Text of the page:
One other calculus which consumers need to consider is convergence.  Cellular technology can act as a phone, a credible camera, a GPS system, a reading device, a mobile computer etc.  When calling for a cellular change, the savvy consumer will explore how his chosen plan and his handset can take advantage of convergence.  For example a usable hot spot capability can connect a laptop or a tablet making a separate device a redundant expense. 

Verizon has the best voice and data networks, but you pay a premium for that privilege and it is notorious for extras (e.g. texting and data tiers) and some hard nosed business practices.   AT and T used to have an I-Phone monopoly which has ended, but they brag that they have the largest 4G network (though AT and T is storied for complaints about coverage).   The big two’s data advantage might increase as they have leverage over low band WiFi. 

T- Mobile used to be know for their calling circle promotion.  Now they want to be considered the Simple Choice, which is an option to stop subsidizing phones in return no contracts and lower monthly costs.  But their network is spotty outside of major metropolitan areas.  Perhaps the MetroPCS will increase their network’s footprint.   

Even though Sprint completed its acquisition of Clearwire (which provided their 4G WiMax data), Sprint has declared that it will fully convert to the US standard of 4G LTE.  Which means that even the best cared old Sprint handset will need to be replaced to get 4G coverage.  But Sprint has been slow in rolling out the LTE by not making promised deadlines.

Personally, my household has been a contract customer with several of the big four cellular carriers, but we dote on the terms of the contract and will not take the phone upgrade temptation track.  As the market has changed, I am developing an openness to pre-paid models that have lower monthly costs but lack the subsidized phone.  Recently,  I was almost ready to switch, but I noticed that my chosen MVNO had a limited selection of phones which had LTE capability.   While I was willing to wait for LTE to officially arrive shortly in the District of Calamity (sic), the limited phone choice prompted me to investigate further.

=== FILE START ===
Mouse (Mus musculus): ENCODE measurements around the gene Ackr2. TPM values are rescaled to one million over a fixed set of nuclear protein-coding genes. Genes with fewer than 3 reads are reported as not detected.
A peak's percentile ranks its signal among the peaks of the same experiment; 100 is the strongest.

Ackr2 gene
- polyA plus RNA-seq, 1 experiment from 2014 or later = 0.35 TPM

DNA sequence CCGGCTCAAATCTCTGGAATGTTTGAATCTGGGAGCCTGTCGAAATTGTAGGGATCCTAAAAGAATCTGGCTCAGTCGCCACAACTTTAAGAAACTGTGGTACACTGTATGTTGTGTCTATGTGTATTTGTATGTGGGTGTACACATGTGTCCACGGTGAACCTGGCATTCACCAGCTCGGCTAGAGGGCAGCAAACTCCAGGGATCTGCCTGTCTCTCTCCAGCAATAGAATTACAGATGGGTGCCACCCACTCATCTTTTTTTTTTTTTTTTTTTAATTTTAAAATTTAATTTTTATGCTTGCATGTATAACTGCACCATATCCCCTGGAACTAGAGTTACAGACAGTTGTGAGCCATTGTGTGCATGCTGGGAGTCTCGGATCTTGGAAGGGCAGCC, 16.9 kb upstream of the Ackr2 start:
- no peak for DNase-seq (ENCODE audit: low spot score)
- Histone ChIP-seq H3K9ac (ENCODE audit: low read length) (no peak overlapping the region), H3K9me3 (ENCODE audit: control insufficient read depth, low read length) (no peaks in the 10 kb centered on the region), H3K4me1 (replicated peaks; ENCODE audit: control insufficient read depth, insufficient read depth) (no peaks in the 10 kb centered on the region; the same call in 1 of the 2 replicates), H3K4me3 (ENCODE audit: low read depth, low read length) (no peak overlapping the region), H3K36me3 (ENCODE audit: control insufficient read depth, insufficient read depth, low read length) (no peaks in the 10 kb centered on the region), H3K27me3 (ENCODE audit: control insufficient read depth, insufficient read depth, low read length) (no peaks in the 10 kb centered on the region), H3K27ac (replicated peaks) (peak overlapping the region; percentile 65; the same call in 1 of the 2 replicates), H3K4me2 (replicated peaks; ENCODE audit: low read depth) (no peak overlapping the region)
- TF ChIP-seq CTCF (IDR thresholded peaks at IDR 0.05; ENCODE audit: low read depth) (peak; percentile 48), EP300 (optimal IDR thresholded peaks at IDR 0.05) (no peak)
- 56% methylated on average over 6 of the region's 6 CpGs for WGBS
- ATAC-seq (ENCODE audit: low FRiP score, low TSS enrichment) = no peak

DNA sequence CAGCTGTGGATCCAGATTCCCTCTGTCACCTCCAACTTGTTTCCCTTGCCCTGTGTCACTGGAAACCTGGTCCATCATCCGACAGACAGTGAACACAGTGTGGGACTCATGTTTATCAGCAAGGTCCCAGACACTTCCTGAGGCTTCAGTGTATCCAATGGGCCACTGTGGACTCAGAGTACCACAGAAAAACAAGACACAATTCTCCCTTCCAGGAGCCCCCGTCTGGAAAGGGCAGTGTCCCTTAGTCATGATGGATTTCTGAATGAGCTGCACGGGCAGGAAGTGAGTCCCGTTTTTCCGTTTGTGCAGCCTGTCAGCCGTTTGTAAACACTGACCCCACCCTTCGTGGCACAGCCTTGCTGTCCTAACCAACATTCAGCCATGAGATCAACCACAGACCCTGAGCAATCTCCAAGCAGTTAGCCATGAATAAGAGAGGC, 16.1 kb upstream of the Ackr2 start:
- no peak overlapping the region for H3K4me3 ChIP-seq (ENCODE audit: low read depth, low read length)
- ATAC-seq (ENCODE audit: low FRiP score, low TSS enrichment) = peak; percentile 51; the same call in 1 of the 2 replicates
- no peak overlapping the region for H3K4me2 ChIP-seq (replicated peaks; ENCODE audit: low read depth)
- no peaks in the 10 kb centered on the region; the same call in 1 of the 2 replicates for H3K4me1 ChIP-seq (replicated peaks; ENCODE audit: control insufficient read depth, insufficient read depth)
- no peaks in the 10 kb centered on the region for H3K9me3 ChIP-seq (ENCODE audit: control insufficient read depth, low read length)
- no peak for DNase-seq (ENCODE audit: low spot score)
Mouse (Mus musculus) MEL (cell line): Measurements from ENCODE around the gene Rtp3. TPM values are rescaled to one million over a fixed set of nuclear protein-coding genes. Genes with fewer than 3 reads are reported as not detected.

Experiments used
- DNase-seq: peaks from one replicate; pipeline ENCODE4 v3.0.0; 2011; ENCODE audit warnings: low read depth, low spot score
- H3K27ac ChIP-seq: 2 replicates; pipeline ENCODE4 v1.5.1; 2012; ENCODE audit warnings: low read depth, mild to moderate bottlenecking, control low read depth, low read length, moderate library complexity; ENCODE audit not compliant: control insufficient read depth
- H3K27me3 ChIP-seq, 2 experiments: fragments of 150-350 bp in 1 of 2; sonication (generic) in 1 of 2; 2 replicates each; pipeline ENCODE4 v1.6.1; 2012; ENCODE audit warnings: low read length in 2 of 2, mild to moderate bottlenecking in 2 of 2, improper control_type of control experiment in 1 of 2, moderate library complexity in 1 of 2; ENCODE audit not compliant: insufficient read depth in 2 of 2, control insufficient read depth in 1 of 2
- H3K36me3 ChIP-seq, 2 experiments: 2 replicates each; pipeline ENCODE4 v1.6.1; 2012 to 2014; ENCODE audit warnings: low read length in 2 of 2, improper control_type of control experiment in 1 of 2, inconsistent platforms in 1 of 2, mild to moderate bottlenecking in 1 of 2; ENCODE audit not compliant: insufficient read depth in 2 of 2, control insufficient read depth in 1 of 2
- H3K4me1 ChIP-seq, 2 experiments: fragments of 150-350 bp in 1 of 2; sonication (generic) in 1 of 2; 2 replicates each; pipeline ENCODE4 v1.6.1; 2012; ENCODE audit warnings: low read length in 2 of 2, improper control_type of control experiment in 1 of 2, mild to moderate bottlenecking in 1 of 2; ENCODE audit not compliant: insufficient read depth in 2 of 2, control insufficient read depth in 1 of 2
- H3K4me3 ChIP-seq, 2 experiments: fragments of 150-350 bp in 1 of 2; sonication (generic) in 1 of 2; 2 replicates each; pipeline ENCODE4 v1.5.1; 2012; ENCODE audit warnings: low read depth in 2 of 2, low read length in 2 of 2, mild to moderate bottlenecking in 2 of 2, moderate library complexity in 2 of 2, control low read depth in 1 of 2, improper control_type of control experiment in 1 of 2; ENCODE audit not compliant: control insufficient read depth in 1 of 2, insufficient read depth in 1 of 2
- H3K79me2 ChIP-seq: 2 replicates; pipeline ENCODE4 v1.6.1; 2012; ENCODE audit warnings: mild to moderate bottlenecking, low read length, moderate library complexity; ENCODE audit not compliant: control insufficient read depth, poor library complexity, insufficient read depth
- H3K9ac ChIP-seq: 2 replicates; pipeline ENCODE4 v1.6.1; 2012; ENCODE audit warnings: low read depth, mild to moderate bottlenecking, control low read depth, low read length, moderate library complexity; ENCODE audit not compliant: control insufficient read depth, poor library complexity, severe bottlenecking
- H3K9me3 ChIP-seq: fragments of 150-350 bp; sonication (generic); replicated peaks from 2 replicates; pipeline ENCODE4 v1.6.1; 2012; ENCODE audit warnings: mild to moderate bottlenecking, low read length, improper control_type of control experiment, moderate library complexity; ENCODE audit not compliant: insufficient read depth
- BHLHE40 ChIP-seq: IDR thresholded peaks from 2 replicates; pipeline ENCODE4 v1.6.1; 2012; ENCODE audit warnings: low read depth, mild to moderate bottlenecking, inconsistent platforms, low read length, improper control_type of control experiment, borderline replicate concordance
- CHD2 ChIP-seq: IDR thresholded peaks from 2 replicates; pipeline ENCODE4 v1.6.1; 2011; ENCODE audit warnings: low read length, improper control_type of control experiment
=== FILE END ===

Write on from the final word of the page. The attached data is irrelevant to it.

It was a good thing that I studied the details, as the only LTE phone did not provide a hotspot option, which was a deal breaker for me.  I was willing to pay $15 a month for a Hot Spot with 2.5 GB full 4G LTE, as I could drop a NetZero low capacity Hot Spot and get better service.   This plan has not been ruled out but tabled for better choices.

In the cellular industry, things can change pretty quickly.  It may be that Amazon puts out a Kindle Phone in which Amazon acts as a MVNO.  Like the Kindle, Amazon may sell their devices at near cost and bank on the ease of future purchases through Amazon to pull out the profitability.  This option is appealing as Amazon’s customer service has been top rate (unlike certain phone companies) and my prior Kindle ownerships have hooked me into their system.  But opting for Amazon would still require scrutinizing the calling plans and handsets and correlating  hem to my household’s needs. 

Choice is great but it can be confusing and requires some sacrifices.  Then again, there’s always  the  Obama phone.  

But Lifeline program is rife with abuse and Congress is considering cutting back on the program, which has tripled in size since 2009 to cost $2.2 Billion per year.   Considering President Obama’s troubles with surreptitiously seizing phone records of scores of Associated Press employees, cutting back on the Obama phones might be prudent.

No comments:

Post a Comment